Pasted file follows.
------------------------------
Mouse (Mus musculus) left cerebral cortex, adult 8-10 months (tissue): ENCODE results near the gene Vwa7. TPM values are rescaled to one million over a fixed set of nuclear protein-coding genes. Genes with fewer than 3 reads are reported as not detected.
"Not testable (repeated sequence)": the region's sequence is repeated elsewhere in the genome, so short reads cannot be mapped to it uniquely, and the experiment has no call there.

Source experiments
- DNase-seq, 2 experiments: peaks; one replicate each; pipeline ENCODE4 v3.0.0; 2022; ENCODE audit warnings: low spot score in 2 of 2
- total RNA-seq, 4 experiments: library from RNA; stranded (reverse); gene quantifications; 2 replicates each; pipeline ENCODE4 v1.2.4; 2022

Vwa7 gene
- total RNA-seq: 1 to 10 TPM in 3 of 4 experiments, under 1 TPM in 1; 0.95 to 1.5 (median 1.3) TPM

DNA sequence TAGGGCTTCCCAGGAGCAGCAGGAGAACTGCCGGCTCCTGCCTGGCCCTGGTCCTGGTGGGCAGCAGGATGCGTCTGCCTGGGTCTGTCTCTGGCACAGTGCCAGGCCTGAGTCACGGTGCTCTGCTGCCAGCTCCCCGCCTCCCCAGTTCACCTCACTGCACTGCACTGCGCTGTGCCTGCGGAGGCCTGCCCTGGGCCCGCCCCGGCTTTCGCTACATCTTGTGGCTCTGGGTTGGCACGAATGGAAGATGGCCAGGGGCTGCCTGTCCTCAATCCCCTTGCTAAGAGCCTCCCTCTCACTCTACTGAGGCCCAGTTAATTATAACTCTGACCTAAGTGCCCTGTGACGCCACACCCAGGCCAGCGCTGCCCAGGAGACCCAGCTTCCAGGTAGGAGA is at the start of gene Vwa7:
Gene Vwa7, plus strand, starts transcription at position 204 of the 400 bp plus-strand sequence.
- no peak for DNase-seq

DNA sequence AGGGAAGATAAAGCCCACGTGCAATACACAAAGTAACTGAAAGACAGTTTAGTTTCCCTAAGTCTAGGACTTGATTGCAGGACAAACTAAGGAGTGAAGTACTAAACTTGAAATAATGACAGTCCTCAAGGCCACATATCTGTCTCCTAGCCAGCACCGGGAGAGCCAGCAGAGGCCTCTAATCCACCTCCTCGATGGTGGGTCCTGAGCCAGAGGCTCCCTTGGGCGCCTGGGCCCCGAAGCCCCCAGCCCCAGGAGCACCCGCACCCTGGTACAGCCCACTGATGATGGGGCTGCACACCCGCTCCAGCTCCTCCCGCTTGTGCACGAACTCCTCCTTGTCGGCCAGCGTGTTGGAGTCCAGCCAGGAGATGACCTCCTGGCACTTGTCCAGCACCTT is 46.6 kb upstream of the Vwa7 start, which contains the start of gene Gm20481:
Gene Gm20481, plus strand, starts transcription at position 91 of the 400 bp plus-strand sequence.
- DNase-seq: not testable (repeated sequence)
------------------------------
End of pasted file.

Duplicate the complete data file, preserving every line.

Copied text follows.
Mouse (Mus musculus) left cerebral cortex, adult 8-10 months (tissue): ENCODE results near the gene Vwa7. TPM values are rescaled to one million over a fixed set of nuclear protein-coding genes. Genes with fewer than 3 reads are reported as not detected.
"Not testable (repeated sequence)": the region's sequence is repeated elsewhere in the genome, so short reads cannot be mapped to it uniquely, and the experiment has no call there.

Source experiments
- DNase-seq, 2 experiments: peaks; one replicate each; pipeline ENCODE4 v3.0.0; 2022; ENCODE audit warnings: low spot score in 2 of 2
- total RNA-seq, 4 experiments: library from RNA; stranded (reverse); gene quantifications; 2 replicates each; pipeline ENCODE4 v1.2.4; 2022

Vwa7 gene
- total RNA-seq: 1 to 10 TPM in 3 of 4 experiments, under 1 TPM in 1; 0.95 to 1.5 (median 1.3) TPM

DNA sequence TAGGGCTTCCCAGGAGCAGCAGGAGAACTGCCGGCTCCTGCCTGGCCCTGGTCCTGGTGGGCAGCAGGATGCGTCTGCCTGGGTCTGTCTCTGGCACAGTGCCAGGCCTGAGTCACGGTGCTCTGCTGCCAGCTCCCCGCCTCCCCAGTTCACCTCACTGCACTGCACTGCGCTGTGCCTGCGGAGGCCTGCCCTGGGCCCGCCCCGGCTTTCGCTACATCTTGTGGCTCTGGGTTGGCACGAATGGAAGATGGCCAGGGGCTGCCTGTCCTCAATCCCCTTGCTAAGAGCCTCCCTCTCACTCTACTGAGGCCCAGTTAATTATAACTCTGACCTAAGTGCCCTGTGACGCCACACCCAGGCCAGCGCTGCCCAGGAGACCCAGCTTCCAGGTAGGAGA is at the start of gene Vwa7:
Gene Vwa7, plus strand, starts transcription at position 204 of the 400 bp plus-strand sequence.
- no peak for DNase-seq

DNA sequence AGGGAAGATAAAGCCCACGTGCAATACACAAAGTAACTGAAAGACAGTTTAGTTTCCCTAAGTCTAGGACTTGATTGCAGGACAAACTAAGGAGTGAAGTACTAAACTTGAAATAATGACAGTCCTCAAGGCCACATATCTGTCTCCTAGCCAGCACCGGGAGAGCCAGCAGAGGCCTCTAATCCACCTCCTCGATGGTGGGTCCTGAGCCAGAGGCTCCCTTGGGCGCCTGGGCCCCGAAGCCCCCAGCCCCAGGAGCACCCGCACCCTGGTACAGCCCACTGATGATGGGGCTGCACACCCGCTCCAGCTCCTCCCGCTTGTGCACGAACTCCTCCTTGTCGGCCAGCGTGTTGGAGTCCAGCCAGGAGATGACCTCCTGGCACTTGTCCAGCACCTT is 46.6 kb upstream of the Vwa7 start, which contains the start of gene Gm20481:
Gene Gm20481, plus strand, starts transcription at position 91 of the 400 bp plus-strand sequence.
- DNase-seq: not testable (repeated sequence)